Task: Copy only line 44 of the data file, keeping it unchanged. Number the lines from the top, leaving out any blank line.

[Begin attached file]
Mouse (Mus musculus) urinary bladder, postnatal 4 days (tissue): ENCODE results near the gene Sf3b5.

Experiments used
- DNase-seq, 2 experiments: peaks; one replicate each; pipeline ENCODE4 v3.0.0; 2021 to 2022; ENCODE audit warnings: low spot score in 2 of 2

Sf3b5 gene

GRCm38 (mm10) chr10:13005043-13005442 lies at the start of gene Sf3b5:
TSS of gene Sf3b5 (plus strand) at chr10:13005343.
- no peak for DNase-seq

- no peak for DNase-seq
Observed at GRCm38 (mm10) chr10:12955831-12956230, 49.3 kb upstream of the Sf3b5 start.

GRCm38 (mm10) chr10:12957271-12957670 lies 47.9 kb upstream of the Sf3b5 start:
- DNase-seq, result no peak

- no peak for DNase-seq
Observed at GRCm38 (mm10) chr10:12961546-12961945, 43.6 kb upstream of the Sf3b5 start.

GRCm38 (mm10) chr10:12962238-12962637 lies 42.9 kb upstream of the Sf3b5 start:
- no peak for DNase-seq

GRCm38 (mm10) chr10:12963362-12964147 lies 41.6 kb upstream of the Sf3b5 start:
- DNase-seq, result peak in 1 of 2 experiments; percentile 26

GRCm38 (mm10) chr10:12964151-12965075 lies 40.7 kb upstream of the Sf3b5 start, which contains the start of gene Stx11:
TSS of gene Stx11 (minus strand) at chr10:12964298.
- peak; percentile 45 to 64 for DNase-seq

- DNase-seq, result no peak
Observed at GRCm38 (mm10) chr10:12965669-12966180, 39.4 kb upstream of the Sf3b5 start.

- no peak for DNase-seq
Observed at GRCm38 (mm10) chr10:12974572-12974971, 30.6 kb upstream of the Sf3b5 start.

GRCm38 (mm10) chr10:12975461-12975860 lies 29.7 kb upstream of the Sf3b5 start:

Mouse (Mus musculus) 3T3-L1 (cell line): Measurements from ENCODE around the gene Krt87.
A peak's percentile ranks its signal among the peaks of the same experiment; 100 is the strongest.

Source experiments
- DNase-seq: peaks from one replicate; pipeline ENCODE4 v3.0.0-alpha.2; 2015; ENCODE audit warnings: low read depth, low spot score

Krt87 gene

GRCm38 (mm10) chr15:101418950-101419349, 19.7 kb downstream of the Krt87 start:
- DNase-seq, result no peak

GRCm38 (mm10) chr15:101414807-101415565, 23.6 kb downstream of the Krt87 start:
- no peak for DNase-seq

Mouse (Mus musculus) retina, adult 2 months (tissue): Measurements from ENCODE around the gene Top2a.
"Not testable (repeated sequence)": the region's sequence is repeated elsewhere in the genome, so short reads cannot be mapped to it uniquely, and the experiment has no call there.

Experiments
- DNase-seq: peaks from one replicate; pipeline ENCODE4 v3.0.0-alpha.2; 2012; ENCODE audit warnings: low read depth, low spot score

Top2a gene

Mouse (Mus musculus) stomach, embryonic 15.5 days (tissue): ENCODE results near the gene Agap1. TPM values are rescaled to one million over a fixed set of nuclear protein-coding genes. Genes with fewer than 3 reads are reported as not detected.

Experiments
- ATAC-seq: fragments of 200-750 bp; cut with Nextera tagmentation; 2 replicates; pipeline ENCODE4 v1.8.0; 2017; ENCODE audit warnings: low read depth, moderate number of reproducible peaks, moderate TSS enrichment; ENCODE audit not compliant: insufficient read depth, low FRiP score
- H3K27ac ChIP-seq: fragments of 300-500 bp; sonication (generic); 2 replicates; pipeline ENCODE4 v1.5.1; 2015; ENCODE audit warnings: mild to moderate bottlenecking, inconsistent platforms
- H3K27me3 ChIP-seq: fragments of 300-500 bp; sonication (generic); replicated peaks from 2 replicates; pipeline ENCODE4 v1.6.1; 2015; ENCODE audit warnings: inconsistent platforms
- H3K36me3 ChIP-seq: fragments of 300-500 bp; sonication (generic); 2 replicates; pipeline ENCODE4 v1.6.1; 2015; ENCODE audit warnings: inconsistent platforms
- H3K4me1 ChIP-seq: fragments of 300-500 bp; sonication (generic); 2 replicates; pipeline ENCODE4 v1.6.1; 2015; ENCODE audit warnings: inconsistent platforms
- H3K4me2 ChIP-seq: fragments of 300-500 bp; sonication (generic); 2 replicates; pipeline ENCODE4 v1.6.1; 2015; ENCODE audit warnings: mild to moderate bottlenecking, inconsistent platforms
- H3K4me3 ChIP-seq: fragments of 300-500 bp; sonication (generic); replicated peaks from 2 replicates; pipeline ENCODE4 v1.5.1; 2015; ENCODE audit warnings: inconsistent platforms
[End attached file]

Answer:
- H3K27me3 ChIP-seq: fragments of 300-500 bp; sonication (generic); replicated peaks from 2 replicates; pipeline ENCODE4 v1.6.1; 2015; ENCODE audit warnings: inconsistent platforms